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Shirley Horn: May the Music Never End

Remarkably, the most reluctant of jazz stars ranks among the most prolific. The seemingly indefatigable Shirley Horn remains notoriously press-shy and self-conscious around effusive fans. The music, she insists, is the star. It can speak for itself, as it has in album after glorious album for nearly half a century. Recent releases have followed a fairly consistent pattern, with Horn accompanying herself on gorgeous standards wrapped in delicate Johnny Mandel arrangements. With May the Music Never End, the pattern shifts slightly. Mandel, who previously doubled as producer, hands the reigns to Horn. She, in turn, relegates the 88s to George Mesterhazy, because of losing a foot to diabetes complications, and focuses exclusively on vocal duties. The results rank among her most shimmeringly transcendent.

Examining lost or fading love from 11 distinct perspectives, Horn travels from the wistful cloudiness of Jacques Brel and Rod McKuen’s “If You Go Away” to the velvet-trimmed bluesiness of Ellington’s “Take Love Easy” (as bracing as a twilight martini and beautifully embroidered by Roy Hargrove’s richly muted trumpet, which also enriches a chilling “Ill Wind.”) She blends pounding disappointment with jaded resignation on “Everything Must Change” then teams with Ahmad Jamal for a dusky meander through Gordon Jenkins’ catalog of simple pleasures on “This Is All I Ask.”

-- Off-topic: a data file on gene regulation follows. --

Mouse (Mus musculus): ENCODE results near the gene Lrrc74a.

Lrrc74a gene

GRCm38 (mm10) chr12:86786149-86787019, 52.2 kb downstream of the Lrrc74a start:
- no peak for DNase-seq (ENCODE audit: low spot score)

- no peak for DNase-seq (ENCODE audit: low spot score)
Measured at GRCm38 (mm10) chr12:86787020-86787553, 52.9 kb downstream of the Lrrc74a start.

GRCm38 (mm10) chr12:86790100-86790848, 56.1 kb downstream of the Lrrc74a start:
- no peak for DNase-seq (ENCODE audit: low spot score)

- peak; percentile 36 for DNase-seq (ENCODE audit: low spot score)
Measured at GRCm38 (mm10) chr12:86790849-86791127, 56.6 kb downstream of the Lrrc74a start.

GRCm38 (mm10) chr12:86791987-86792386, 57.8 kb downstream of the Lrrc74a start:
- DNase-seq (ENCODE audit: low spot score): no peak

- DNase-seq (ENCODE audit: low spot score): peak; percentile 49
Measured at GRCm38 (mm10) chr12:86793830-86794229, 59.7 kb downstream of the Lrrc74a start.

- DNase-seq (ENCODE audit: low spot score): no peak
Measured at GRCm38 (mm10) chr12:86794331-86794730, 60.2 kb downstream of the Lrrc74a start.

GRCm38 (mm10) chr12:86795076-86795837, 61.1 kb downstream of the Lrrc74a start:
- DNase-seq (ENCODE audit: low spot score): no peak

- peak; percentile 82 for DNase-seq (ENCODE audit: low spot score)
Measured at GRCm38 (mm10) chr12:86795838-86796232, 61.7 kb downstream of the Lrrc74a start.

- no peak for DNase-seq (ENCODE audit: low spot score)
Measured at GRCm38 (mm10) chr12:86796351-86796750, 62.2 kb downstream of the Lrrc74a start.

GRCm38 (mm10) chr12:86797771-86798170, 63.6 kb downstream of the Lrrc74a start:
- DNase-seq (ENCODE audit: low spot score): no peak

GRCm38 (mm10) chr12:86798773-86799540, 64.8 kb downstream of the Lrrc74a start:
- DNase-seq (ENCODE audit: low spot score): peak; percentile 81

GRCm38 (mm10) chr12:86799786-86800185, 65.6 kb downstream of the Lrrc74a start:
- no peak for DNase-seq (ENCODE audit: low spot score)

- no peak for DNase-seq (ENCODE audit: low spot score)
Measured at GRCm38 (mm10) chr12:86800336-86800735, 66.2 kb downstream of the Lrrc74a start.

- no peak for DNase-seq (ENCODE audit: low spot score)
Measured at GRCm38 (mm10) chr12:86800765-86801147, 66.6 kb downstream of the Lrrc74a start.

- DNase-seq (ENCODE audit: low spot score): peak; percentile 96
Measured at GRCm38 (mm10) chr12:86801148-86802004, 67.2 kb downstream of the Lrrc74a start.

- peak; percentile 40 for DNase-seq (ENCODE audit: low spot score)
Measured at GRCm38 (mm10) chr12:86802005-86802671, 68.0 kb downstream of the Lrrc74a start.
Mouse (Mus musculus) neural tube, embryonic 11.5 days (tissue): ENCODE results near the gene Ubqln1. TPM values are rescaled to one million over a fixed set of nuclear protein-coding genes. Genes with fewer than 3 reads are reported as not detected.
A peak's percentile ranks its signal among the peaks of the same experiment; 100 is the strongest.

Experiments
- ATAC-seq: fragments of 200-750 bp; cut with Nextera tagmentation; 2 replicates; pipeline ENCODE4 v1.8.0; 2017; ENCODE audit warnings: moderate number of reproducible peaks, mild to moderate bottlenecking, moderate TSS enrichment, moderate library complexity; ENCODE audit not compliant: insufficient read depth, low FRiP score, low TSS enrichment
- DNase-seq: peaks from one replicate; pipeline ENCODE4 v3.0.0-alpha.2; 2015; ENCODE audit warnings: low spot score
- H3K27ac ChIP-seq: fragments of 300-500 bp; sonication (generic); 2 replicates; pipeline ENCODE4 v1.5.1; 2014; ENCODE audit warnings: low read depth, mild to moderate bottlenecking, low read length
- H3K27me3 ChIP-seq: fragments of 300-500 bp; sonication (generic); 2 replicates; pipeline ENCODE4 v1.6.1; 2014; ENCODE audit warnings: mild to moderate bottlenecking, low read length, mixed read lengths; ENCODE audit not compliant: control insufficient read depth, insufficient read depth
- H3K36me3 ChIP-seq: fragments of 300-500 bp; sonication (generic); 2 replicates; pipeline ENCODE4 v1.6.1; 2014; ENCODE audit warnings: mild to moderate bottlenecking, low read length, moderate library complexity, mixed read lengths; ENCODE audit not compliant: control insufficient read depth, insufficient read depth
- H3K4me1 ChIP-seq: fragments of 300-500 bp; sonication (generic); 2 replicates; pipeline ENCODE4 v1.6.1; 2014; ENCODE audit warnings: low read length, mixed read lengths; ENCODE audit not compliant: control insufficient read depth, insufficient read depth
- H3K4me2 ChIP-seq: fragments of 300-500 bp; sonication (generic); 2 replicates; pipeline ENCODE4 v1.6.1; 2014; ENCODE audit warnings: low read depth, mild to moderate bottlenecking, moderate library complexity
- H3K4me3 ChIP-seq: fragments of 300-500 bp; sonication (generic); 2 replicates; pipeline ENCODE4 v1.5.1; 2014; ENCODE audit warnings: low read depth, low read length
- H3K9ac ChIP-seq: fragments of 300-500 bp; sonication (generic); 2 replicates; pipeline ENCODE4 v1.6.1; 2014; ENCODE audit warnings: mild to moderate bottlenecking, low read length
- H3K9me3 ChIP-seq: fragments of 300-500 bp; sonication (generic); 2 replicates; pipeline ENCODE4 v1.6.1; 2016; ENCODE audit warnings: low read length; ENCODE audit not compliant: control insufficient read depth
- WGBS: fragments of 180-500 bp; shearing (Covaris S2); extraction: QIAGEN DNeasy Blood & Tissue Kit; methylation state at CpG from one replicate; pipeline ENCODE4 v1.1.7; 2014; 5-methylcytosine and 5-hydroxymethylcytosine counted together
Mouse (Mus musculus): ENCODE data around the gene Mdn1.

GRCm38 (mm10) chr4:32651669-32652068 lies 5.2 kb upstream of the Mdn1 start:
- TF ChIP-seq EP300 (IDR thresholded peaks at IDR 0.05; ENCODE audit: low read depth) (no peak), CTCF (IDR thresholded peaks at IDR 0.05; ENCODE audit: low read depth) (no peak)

Typically, singers handle these songs like injured sparrows, filling them with aching despair. Ah, but Horn’s too worldlywise, too staunchly self-sufficient for such neediness. Instead, there’s a wry smile in her voice as she navigates a choppy subcurrent of surviving. Nowhere is this more masterfully evident than on Paul McCartney’s “Yesterday.” Taking what is likely the most overexposed pop song in history, Horn manages to make it freshly intriguing by transforming it from a despondent exercise in self-pity to a cherished life lesson. Her heartbreakingly fractured reading of the single word “love” says more than most singers can say in a dozen albums.

Originally Published